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Ohio Drug Charges, Marijuana, Xanax, Opiates, Heroin, Methamphetamines, Cocaine

610 5th St, Bowling Green, OH 43402

Attorney Andrew R. Schuman

FREE CONSULTATION

Ohio Drug Charges, Marijuana, Xanax, Opiates, Heroin, Methamphetamines, Cocaine

Attorney Andrew R. Schuman

610 5th St, Bowling Green, OH 43402

Drug Offenses Bowling Green, Ohio Lawyer

Drug charges can include possession, trafficking and providing drugs to others. Some drug offenses – even minor ones – such as possession of marijuana – carry the possibility of a driver license suspension. While possession of a very small amount of marijuana may not count as a “criminal” conviction, the advice of a skilled lawyer is well-advised in court. An employer may see any of your charges or convictions when running a record check prior to hiring you. Do you want any drug charges showing up on your record?

 

In some cases, it is possible to get drug charges dismissed. Through prosecutor’s diversion programs, or intervention in lieu of conviction, misdemeanor drug offenses and low-level felony offenses can be dismissed if the client takes certain steps, including counseling. Without an attorney’s advice, how will you know whether or not your charge would qualify for intervention?

 

Even the smallest amount of marijuana – if convicted – can lead to a driver license suspension. In the past, a driver license suspension used to be mandatory for every drug conviction. Now, it is not mandatory for minor misdemeanor marijuana possession, but the court could still impose a license suspension. Is that a risk worth taking by going to court on your own? Probably not.

 

Another important issue is how the police found out that you had drugs at all. Did you consent to a search? Was a search warrant obtained? While the Fourth Amendment to United States Constitution and similar provisions in the Ohio Constitution prevent illegal searches, there are many exceptions: a search incident to a lawful arrest; consent signifying waiver of constitutional rights; the stop-and-frisk doctrine; hot pursuit; probable cause to search and the presence of exigent circumstances; plain view doctrine; and some administrative searches. Without the advice and counsel of a an attorney who is familiar with these issues, it is difficult to determine whether any of the exceptions apply to you.

 

Did you know that if the police ask you for consent to search, you have the right to refuse. If stopped for a traffic violation, the police cannot search your car if you do not consent, unless you are arrested, the odor of drugs is detected, or a drug detection dog alerts on your car. You can be detained for only a short period of time for the police to get a drug dog on scene. A traffic stop cannot become a fishing expedition into a drug investigation without some indication that drugs would be present. An officer’s mere “hunch” is not enough.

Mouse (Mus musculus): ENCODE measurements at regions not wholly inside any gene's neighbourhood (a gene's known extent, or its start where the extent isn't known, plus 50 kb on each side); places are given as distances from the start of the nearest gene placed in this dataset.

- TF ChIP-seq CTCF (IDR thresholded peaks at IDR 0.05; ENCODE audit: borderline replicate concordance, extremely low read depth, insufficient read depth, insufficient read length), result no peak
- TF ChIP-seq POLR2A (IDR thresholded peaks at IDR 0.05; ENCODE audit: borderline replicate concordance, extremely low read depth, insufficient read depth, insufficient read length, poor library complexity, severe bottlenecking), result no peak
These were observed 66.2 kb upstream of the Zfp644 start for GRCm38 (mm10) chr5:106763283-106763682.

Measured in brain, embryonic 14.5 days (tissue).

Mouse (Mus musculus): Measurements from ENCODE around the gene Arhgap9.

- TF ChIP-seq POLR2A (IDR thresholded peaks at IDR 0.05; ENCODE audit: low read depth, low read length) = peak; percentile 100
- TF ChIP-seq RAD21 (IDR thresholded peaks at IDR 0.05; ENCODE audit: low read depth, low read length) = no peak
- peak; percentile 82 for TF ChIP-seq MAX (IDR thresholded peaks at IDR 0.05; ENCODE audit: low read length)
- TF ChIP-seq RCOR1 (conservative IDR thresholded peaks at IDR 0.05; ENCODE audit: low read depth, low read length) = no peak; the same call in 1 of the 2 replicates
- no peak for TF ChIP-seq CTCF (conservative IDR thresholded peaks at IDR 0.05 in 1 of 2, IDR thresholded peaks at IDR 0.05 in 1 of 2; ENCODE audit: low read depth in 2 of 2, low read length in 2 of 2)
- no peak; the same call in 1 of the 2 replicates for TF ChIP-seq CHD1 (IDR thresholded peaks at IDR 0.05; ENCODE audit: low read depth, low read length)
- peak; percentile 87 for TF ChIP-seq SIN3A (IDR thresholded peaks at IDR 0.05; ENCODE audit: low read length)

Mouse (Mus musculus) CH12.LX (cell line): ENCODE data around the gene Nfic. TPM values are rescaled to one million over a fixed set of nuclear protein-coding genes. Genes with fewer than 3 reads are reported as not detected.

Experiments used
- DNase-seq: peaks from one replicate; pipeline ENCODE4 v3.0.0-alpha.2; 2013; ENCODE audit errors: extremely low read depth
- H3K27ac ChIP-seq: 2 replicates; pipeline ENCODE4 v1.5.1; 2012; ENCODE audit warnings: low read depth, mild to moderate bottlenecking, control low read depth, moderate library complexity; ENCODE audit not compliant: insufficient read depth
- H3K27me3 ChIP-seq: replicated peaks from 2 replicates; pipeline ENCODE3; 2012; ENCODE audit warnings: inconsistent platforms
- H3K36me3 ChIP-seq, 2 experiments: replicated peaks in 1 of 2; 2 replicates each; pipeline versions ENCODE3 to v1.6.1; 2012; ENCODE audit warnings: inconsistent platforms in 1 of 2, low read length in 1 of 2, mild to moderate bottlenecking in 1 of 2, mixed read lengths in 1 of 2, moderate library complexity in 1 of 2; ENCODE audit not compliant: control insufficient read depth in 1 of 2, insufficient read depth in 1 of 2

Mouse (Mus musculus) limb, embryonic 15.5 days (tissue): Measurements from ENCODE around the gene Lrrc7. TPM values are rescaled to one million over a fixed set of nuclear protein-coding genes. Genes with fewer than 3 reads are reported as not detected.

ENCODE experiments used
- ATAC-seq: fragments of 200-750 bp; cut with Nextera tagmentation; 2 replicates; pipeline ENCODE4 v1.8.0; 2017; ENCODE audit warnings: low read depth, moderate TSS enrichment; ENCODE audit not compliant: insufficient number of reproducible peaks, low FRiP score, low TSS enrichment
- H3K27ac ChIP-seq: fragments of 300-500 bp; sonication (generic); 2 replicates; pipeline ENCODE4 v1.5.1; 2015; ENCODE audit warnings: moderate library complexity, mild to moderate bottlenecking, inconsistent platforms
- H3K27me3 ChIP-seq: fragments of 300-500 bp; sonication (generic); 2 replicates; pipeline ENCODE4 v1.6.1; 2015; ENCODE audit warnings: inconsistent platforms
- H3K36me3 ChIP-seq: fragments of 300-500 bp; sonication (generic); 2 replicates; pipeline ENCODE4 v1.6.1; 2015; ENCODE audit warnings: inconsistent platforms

Drug Offenses Bowling Green, Ohio Lawyer

Drug charges can include possession, trafficking and providing drugs to others. Some drug offenses – even minor ones – such as possession of marijuana – carry the possibility of a driver license suspension. While possession of a very small amount of marijuana may not count as a “criminal” conviction, the advice of a skilled lawyer is well-advised in court. An employer may see any of your charges or convictions when running a record check prior to hiring you. Do you want any drug charges showing up on your record?

 

In some cases, it is possible to get drug charges dismissed. Through prosecutor’s diversion programs, or intervention in lieu of conviction, misdemeanor drug offenses and low-level felony offenses can be dismissed if the client takes certain steps, including counseling. Without an attorney’s advice, how will you know whether or not your charge would qualify for intervention?

 

Even the smallest amount of marijuana – if convicted – can lead to a driver license suspension. In the past, a driver license suspension used to be mandatory for every drug conviction. Now, it is not mandatory for minor misdemeanor marijuana possession, but the court could still impose a license suspension. Is that a risk worth taking by going to court on your own? Probably not.

 

Another important issue is how the police found out that you had drugs at all. Did you consent to a search? Was a search warrant obtained? While the Fourth Amendment to United States Constitution and similar provisions in the Ohio Constitution prevent illegal searches, there are many exceptions: a search incident to a lawful arrest; consent signifying waiver of constitutional rights; the stop-and-frisk doctrine; hot pursuit; probable cause to search and the presence of exigent circumstances; plain view doctrine; and some administrative searches. Without the advice and counsel of a an attorney who is familiar with these issues, it is difficult to determine whether any of the exceptions apply to you.

 

Did you know that if the police ask you for consent to search, you have the right to refuse. If stopped for a traffic violation, the police cannot search your car if you do not consent, unless you are arrested, the odor of drugs is detected, or a drug detection dog alerts on your car. You can be detained for only a short period of time for the police to get a drug dog on scene. A traffic stop cannot become a fishing expedition into a drug investigation without some indication that drugs would be present. An officer’s mere “hunch” is not enough.

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